Phoebe would continue the role of “surrogate millstore clerk”[14] and would witness the first of Homer’s successes in 1880 with the purchase of his painting The Pioneer Mill by Princess Louise and the Marquis of Lorne. By 1881, with the earnings from the sale, Homer presented Phoebe with a gift of “a locket set with pearls and rubies”[15]. He also used his newly acquired funds to marry his sweetheart, Roxa Bechtel. Phoebe was listed as a witness[16] in the wedding and played a role in the ceremony. A letter from a sister-in-law described Phoebe’s face as “red-hot …when you stood up with Roxa.”[17] From this point on, a close and supportive relationship was formed between the three family members and would continue until Roxa’s death in 1918.  

The newlyweds proceeded to move into the family home with Phoebe, her mother and youngest brother, William[18]. This would last only a few months before the couple rented the third floor of the Ferrie House in Doon, which they later purchased entirely. According to Professor Noonan, Phoebe and her mother moved into the house with Homer and Roxa in 1883[19]. However, Phoebe would not stay there long as she would soon begin her education in the arts.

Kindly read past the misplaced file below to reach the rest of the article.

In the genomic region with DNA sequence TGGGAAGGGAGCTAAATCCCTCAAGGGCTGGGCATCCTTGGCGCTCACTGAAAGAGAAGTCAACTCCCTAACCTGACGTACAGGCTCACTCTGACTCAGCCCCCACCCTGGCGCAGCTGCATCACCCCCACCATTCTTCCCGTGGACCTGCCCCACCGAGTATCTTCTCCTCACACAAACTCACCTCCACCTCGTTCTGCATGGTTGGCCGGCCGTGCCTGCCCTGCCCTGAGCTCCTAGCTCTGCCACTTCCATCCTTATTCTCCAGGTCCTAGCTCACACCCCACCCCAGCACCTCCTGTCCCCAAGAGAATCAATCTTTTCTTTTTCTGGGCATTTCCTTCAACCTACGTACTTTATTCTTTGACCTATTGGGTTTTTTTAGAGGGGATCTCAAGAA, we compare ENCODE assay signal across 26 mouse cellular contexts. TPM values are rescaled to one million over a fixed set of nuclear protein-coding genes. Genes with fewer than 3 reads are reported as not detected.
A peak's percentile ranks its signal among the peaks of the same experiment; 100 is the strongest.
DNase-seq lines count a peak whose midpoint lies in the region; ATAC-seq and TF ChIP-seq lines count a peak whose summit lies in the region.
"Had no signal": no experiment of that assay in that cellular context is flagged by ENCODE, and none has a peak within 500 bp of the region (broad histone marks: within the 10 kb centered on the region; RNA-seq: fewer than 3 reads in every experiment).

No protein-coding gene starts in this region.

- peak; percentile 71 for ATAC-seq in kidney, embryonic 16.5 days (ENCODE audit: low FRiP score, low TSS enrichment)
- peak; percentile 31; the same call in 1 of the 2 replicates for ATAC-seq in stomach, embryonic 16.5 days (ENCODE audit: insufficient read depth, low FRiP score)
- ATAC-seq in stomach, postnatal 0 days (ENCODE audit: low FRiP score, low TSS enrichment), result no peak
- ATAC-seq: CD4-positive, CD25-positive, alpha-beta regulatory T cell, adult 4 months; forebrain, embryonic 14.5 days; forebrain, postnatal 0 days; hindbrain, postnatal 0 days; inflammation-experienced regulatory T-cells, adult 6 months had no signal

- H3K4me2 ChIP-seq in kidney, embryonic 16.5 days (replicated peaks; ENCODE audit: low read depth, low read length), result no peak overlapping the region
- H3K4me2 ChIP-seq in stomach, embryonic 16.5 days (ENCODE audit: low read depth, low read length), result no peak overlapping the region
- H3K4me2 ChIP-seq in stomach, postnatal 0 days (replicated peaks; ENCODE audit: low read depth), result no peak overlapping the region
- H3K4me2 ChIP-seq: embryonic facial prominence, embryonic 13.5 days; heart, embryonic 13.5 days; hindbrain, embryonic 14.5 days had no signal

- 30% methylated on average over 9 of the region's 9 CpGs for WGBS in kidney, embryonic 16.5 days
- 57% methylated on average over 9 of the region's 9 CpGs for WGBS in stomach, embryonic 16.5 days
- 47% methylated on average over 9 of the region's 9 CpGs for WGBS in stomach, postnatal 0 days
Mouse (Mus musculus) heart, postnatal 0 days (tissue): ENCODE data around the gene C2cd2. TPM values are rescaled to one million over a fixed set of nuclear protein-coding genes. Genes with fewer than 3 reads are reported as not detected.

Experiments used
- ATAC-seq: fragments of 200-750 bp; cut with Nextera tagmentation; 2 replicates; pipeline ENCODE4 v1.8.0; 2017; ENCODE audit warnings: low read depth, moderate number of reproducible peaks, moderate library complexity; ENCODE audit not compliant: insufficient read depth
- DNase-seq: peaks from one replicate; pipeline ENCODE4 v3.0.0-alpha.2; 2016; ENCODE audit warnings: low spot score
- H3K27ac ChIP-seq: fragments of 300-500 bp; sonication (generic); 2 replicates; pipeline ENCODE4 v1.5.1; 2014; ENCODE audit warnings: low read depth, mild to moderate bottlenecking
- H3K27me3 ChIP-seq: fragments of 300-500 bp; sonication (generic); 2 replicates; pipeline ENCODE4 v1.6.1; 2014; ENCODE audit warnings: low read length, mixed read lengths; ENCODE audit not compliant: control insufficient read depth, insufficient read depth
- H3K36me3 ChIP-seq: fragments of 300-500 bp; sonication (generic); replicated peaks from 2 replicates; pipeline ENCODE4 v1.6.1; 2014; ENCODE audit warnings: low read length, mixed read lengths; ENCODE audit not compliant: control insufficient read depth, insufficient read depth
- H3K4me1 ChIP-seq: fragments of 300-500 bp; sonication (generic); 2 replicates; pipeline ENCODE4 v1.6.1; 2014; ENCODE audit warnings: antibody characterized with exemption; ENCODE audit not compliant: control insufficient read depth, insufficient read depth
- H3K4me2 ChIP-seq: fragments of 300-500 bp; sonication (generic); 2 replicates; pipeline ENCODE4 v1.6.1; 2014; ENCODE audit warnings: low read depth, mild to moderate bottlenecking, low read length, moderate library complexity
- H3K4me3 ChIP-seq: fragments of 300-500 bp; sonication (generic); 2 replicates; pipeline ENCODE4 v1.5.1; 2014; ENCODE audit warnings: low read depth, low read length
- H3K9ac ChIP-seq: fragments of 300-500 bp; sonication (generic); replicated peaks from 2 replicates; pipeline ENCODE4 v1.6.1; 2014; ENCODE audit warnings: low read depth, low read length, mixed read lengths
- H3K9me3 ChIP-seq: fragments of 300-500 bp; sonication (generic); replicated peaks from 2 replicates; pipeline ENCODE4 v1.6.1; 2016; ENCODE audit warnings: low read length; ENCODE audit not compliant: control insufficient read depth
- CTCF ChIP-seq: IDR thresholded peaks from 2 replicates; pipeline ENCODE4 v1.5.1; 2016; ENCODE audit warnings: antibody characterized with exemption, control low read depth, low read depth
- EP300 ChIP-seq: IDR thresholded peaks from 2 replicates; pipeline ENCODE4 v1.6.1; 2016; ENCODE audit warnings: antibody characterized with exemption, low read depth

[1] Frank Page, Homer Watson: Artist and Man (Kitchener: Commercial Printing Company, 1939), 4
[2] Gerald Noonan, Refining the Real Canada: Homer Watson’s Spiritual Landscapes: A Biography (Waterloo: MLR Editions Canada, 1997), 102
[3] Ibid.
[4] Jane Van Every, With Faith, Ignorance, and Delight (Aylesbury: The Homer Watson Trust, 1967), 9
[5] Patricia Anderson, “Pictures for the People: Knight’s ‘Penny Magazine’, an Early Venture into Popular Art Education” Studies in Art Education 28, no.3 (Spring 1987):133-140
[6] Page, Homer Watson: Artist and Man, 4
[7] Ibid., 5
[8] Muriel Miller, Homer Watson: The Man of Doon, 1st ed. (Toronto: Ryerson Press, 1937), 25
[9] A “spirit card” written by a medium using automatic writing in the collection of Homer Watson House & Gallery is addressed to Phoebe Watson, and it is noted by Noonan in Refining the Real Canada (272) that Phoebe had accompanied Homer on trips to Lily Dale.
[10] Ibid., 30
[11] Noonan, Refining the Real Canada: Homer Watson’s Spiritual Landscape: A Biography, 3
[12] Page, Homer Watson: Artist and Man, 64
[13] Ibid., 65
[14] Noonan, Refining the Real Canada: Homer Watson’s Spiritual Landscapes: A Biography, 115
[15] Ibid.
[16] [Certified Copy of Marriage Certificate, 1 January 1881], Homer Ransford Watson fonds, Queens University Archives, Kingston
[17] Bede Dobbin (Bechtel), [Letter from Bede Dobbin, 3 April 1884], Homer Ransford Watson fonds, Queens University Archives, Kingston
[18] Noonan (1997) states the couple moved in with Homer’s immediate family (115) however, Miller (1937) states that the couple moved in with cousins (38)
[19] Noonan, Refining the Real Canada: Homer Watson’s Spiritual Landscapes: A Biography, 126